• 10.7k
5 votes

What’s the rule for using “who” and “whom” correctly?

This is an attempt to also formulate an answer to my own recent question which was marked as a duplicate: How do I choose between ‘who’ or ‘whom’ when the subject pronoun is murky? I am still ...
5 votes

"...programs that each perform..." vs "...programs that each performs...": which is correct?

The real problem with the OP is that “each” has been inserted in a position that obfuscates its purpose. It would be clearer if it said: “ foo [comprises] of multiple binary programs that perform a ...
  • 30.3k
5 votes

"To which", "by which", "on which" etc

Wikipedia contains [blended with previous version]: Relative pronoun as the object of a preposition A relative pronoun often appears as the object of a preposition. For formal writing or ...
5 votes

Can "where" ever be used as the subject of a relative/adjective clause?

Given the examples He went back to Santa Monica, which was his hometown. (The comma is necessary for a non-restrictive relative clause) *He went back to Santa Monica, where was his hometown. (...
5 votes

"Which" instead of "whose" for inanimate objects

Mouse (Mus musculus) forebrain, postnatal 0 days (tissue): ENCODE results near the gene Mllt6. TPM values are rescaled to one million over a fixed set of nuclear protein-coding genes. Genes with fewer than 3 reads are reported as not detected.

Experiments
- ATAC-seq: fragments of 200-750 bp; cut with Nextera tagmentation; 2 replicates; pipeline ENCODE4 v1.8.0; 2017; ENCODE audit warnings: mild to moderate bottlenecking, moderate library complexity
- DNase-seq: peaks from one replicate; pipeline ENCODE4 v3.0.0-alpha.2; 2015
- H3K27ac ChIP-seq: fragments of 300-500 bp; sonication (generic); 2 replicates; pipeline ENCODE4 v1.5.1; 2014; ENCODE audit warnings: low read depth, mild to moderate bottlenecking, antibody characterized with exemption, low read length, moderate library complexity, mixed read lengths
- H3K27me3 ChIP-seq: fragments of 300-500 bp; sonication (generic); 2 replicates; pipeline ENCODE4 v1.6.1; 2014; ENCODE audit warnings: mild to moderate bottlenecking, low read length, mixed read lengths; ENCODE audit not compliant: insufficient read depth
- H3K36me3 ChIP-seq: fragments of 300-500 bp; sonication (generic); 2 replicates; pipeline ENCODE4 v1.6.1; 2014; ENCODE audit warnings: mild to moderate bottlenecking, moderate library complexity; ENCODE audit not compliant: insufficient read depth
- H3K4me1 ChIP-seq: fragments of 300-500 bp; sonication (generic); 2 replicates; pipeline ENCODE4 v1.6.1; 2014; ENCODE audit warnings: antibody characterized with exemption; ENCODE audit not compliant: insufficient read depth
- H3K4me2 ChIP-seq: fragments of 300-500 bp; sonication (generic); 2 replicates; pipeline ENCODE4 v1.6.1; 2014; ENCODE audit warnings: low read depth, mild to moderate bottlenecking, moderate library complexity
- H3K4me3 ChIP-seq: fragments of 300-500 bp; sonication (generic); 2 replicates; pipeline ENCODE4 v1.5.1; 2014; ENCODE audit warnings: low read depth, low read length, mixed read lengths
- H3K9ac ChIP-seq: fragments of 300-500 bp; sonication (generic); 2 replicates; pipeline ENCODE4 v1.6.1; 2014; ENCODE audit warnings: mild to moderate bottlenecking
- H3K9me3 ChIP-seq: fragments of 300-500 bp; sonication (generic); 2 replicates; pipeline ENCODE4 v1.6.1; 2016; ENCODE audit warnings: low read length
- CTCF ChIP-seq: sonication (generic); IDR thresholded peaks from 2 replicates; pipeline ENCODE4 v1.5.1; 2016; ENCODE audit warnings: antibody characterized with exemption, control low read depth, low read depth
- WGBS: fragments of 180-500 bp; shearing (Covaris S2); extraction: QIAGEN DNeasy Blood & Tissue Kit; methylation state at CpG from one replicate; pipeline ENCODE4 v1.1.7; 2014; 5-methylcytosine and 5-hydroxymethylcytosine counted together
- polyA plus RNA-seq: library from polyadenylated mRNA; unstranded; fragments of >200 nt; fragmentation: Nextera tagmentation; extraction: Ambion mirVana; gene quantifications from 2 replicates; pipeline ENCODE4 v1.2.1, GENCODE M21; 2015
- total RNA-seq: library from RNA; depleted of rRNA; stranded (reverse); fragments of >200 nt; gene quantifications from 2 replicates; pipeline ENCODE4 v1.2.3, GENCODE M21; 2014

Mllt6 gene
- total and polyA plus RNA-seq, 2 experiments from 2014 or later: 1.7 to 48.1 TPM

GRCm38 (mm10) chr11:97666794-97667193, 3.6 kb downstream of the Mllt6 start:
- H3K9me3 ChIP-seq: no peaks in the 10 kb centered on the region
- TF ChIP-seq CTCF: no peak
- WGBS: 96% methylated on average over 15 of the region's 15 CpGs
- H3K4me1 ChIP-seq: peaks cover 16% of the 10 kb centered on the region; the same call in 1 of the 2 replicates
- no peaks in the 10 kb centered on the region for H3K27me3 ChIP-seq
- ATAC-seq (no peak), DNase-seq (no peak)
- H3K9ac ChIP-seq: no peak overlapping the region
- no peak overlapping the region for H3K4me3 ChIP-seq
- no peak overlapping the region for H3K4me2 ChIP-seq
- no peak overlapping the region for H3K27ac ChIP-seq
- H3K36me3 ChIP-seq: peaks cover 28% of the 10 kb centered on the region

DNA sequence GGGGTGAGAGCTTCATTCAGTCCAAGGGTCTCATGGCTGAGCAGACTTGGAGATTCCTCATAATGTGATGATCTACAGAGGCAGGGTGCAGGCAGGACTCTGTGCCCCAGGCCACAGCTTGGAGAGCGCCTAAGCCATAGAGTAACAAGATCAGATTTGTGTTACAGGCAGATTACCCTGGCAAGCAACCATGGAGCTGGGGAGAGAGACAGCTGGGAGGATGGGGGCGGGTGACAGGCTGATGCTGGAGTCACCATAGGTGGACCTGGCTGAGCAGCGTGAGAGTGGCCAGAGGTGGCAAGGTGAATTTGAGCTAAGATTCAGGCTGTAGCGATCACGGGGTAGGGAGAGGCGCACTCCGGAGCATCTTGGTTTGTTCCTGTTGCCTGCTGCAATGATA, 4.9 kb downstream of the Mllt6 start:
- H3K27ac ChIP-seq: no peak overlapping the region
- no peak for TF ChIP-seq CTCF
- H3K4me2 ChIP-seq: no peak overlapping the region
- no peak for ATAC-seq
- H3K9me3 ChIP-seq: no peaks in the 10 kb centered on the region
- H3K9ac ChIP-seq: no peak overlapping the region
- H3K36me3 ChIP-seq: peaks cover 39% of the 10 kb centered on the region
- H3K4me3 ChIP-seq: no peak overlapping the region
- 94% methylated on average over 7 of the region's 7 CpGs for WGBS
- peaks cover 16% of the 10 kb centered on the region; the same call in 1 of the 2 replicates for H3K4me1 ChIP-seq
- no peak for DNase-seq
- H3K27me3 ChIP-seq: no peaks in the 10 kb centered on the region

I'm living in a country which language I have been learning for less than 5 months. The preceding sentence is certainly ungrammatical. Your proposed correction is right: I'm living in a country ...
  • 75.8k
5 votes

Relative pronouns "where" and "when": where can they be omitted?

You can omit the relative word only if it's possible to use "that" to introduce the relative clause I think "I met Laura on the day I missed the train to Barcelona" should ...
  • 75.8k
5 votes

Is "I am who(m) God made me" grammatical?

The reason is that traditionally, you can't use who in fused relative clauses; that is, you cannot use who when it figures in two clauses, being the subject (object) of one and the subject (object) of ...
5 votes

Is this natural? "There's somebody wants to see you."

According to this reference "who" should not be omitted in this sentence. (PristineWord) Look at this sentence. Correct The waiter who served us yesterday was rude. The subject of the ...
  • 14.8k
4 votes

"Who should be ashamed is your wife" is this ungrammatical? Why?

You are right. Who does not work as the subject of a verb unless it is interrogative. One can ask Who should be ashamed? Or who can be a relative pronoun, as in The person who should be ashamed is... ...
  • 63.8k
4 votes

The film [that/which] I selected for viewing

Opinions vary considerably on this one. That and which are the same In this Language Log blog (dated 2004), the author calls the distinction between the two nonsense: ...the old nonsense about which ...
  • 16.1k